be plucked; an orchard of proportioned size; a cheesepress, often
supported by some tree near the door; a cluster of embowering
sycamores for summer shade, with a tall fir through which the
winds sing when other trees are leafless; the little rill or
household spout murmuring in all seasons,—combine these
incidents and images together, and you have the representative
idea of a mountain cottage in this country—so beautifully
formed in itself, and so richly adorned by the hand of Nature.”
These brief descriptions may suffice to indicate the general character of a district which in Wordsworth’s early days had a distinctive unity which he was the first fully to appreciate, which was at its best during his long lifetime, and which has already begun to disappear. The mountains had waited long for a full adoration, an intelligent worship. At last “they were enough beloved.” And if now the changes wrought around them recall too often the poet’s warning, how
All that now delights thee, from the day
On which it should be touched, shall melt, and melt away,—
yet they have gained something which cannot be taken from them. Not mines, nor railways, nor monster excursions, nor reservoirs, nor Manchester herself, “toute entière à sa proie attachée,” can deprive lake and hill of Wordsworth’s memory, and the love which once they knew.
Wordsworth’s life was from the very first so ordered as to give him the most complete and intimate knowledge both of district and people. There was scarcely a mile of ground in the Lake country over which he had not wandered; scarcely a prospect which was not linked with his life by some tie of memory. Born at Cockermouth, on the outskirts of the district, his mind was gradually led on to its beauty; and his first recollections were of Derwent’s grassy holms and rocky falls, with Skiddaw, “bronzed with deepest radiance,” towering in the eastern sky. Sent to school at Hawkshead at eight years old, Wordsworth’s scene was transferred to the other extremity of the lake district. It was in this quaint old town, on the banks of Esthwaite Water, that the “fair seed-time of his soul” was passed; it was here that his boyish delight in exercise and adventure grew, and melted in its turn into a more impersonal yearning, a deeper absorption into the beauty and the wonder of the world. And even the records of his boyish amusements come to us each on a background of Nature’s majesty and calm. Setting springs for woodcock on the grassy moors at night, at nine years old, he feels himself “a trouble to the peace” that dwells among the moon and stars overhead; and when he has appropriated a woodcock caught by somebody else, “sounds of undistinguishable motion” embody the viewless pursuit of Nemesis among the solitary hills. In the perilous search for the raven’s nest, as he hangs on the face of the naked crags of Yewdale, he feels for the first time that sense of detachment from external things which a position of strange unreality will often force on the mind.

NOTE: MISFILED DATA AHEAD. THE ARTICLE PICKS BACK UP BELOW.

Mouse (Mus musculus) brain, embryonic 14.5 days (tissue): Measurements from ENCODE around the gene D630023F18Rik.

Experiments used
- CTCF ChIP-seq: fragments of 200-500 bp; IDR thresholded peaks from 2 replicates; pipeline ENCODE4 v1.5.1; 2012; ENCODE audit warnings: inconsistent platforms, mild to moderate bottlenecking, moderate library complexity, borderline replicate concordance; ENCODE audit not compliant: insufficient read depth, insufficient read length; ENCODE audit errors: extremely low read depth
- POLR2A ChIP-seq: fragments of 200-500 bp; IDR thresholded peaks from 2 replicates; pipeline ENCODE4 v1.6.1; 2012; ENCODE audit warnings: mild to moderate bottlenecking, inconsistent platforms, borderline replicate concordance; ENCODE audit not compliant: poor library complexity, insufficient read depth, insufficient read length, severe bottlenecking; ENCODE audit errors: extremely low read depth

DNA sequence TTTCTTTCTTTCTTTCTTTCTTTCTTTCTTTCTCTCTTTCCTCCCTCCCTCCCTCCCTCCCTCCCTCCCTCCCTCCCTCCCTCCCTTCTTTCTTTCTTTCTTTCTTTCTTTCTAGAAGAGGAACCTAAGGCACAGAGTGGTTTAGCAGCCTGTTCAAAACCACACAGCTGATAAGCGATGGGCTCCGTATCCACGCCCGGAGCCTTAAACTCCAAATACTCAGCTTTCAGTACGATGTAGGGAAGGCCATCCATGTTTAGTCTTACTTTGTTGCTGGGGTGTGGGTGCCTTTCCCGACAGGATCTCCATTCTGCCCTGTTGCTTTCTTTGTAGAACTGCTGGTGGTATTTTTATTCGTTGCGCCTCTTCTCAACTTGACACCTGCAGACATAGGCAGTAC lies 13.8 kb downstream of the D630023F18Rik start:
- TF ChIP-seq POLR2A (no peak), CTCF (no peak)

Oh, at that time
When on the perilous ridge I hung alone,
With what strange utterance did the loud dry wind
Blow through my ear! The sky seemed not a sky
Of earth—and with what motion moved the clouds!
The innocent rapine of nutting taught him to feel that there is a spirit in the woods—a presence which too rude a touch of ours will desecrate and destroy.
The neighbouring lakes of Coniston, Esthwaite, Windermere, have left similar traces of the gradual upbuilding of his spirit. It was on a promontory on Coniston that the sun’s last rays, gilding the eastern hills above which he had first appeared, suggested the boy’s first impulse of spontaneous poetry, in the resolve that, wherever life should lead him, his last thoughts should fall on the scenes where his childhood was passing now. It was on Esthwaite that the “huge peak” of Wetherlam, following him (as it seemed) as he rowed across the starlit water, suggested the dim conception of “unknown modes of being,” and a life that is not ours. It was round Esthwaite that the boy used to wander with a friend at early dawn, rejoicing in the charm of words in tuneful order, and repeating together their favourite verses, till “sounds of exultation echoed through the groves.” It was on Esthwaite that the band of skaters “hissed along the polished ice in games confederate,” from which Wordsworth would sometimes withdraw himself and pause suddenly in full career, to feel in that dizzy silence the mystery of a rolling world.